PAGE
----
In academic research we tend not to use heat-maps that often and instead focus on quantitative analysis of the actual gaze measures such as average fixation duration, time to first fixation and saccade latency. Commercially there is a heavy reliance on the heat-map as the go-to visualization of all things eye tracking, but they only work if the following assumption is true: everyone in the sample behaved in roughly the same way over the same period of time. If there are spatial or temporal outliers in your sample, then the heat-map produced by most commercially available software will almost certainly be misleading; resulting in inaccurate insights and incorrect recommendations. If you must rely on heat-maps, then it is essential that you also look at individual gaze plots/replays to identify those outliers and remove them from the visualization you use to tell your story, otherwise, I'm sorry to say, you are fudging your results, and whilst that might make your stakeholders/customers happy, it will not generate the gains that you are promising them.
Speaking of heat-maps, how many times have you noticed a hot-spot right in the center of the image? This results from something we call central fixation bias which is a tendency by observers to look at the center of the scene and is especially prevalent in the first few fixations following onset of the stimulus. As a researcher controlling fixation prior to presentation of a stimulus is something I do all the time even in free-viewing paradigms, because knowing the origin of a participant's eye-movements helps in the analysis of stimulus driven attention, but from a purely mechanical perspective this means that there will always be a cluster of gaze points around the fixation control target, usually a cross, even after it has been removed because it takes time for the next eye movements to be planned and executed.
So, should your average market researcher be worried about this? Well the answer is a big YES! One easy way to mitigate much of this effect is to analyze fixations which occur 0.5-1 second AFTER the onset of the image. This will at least mitigate most of the initial bias. But here's the really important thing to remember: if you want to test whether a brand or product or claim will attract and capture attention, don't place it in the center of the scene. I previously advised on a findability study for competing candidate re-designs for a product. On the initial planograms I received, the new design was always in the middle of the middle shelf meaning that it would be highly unlikely that any difference between the designs would be detectable from the research. And research buyers, if you're ever presented with a heat-map showing a big red blob in the center of the screen and your product happens to be sitting underneath it, I advise you to take everything said about those results with a very large pinch of salt.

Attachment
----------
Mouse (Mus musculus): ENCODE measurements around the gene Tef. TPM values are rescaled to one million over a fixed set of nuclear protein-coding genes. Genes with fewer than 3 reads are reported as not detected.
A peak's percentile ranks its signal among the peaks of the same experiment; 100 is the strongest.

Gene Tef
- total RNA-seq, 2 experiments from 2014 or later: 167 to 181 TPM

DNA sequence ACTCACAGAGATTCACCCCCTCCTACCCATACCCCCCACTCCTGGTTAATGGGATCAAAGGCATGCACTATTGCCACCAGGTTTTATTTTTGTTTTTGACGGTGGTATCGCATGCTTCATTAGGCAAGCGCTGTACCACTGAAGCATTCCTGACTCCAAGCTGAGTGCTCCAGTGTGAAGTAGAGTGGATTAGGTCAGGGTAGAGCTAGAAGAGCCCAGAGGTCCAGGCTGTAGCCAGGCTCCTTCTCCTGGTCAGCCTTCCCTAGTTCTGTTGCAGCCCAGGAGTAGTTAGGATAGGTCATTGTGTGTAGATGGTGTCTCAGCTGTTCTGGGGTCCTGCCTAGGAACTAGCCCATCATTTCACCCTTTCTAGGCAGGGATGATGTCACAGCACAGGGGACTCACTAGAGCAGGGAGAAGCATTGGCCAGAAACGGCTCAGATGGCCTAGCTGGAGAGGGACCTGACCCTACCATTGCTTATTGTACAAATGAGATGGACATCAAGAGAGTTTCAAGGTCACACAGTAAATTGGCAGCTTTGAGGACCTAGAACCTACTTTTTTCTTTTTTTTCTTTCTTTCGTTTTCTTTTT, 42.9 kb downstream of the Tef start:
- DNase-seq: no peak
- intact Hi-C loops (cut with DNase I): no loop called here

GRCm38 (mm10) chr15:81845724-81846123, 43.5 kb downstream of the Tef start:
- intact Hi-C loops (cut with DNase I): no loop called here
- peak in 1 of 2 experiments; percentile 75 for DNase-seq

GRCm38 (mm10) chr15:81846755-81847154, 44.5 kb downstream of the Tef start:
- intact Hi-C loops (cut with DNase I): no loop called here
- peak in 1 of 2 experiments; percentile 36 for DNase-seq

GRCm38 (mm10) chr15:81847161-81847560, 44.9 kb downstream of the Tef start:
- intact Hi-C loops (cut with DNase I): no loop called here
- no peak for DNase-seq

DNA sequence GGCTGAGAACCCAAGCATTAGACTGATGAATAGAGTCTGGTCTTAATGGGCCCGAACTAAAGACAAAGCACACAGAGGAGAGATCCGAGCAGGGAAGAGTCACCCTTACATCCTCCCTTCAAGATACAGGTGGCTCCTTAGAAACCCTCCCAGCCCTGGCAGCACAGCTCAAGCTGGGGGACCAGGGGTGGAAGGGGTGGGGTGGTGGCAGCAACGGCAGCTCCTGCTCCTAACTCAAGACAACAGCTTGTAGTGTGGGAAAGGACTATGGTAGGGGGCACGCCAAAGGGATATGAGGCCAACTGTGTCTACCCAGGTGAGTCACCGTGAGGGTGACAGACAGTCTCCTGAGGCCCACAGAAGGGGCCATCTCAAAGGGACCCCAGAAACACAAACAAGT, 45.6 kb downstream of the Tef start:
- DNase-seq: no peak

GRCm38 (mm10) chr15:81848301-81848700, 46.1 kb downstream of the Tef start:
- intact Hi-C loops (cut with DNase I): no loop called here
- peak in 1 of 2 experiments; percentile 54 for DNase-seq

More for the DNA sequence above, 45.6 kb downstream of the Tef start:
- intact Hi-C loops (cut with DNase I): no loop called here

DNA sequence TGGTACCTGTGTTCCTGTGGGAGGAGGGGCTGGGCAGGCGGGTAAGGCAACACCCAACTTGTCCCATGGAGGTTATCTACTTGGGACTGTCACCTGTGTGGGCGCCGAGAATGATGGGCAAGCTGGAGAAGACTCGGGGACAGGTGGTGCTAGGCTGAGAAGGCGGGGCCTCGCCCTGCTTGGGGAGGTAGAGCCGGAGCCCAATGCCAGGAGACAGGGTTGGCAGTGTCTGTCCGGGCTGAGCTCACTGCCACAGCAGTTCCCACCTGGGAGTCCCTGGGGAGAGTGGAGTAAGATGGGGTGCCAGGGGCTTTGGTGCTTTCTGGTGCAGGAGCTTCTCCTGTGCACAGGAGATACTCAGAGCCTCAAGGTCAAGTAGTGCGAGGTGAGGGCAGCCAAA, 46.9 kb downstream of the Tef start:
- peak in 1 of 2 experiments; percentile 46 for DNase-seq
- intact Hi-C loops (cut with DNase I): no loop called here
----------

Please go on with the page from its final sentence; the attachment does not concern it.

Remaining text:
It's no secret that I feel heatmaps are potentially misleading territory if not executed correctly, so this raises the obvious question; what SHOULD you do when analyzing your results? Moreover, if you are a commercial researcher and not wanting to dive into raw data every time you run a study, are there easy tools you can use to add some value over and above the heat-maps you'll be REQUIRED to include in your presentations? Fear not my friend, I do indeed have answers to these questions, but their scope is limited to those who are interested in how the visual scene might be affecting attention and/or ability to complete a task. If you are interested in the mechanics of the eye-movements themselves I don't think there is any substitute for digging into the raw data.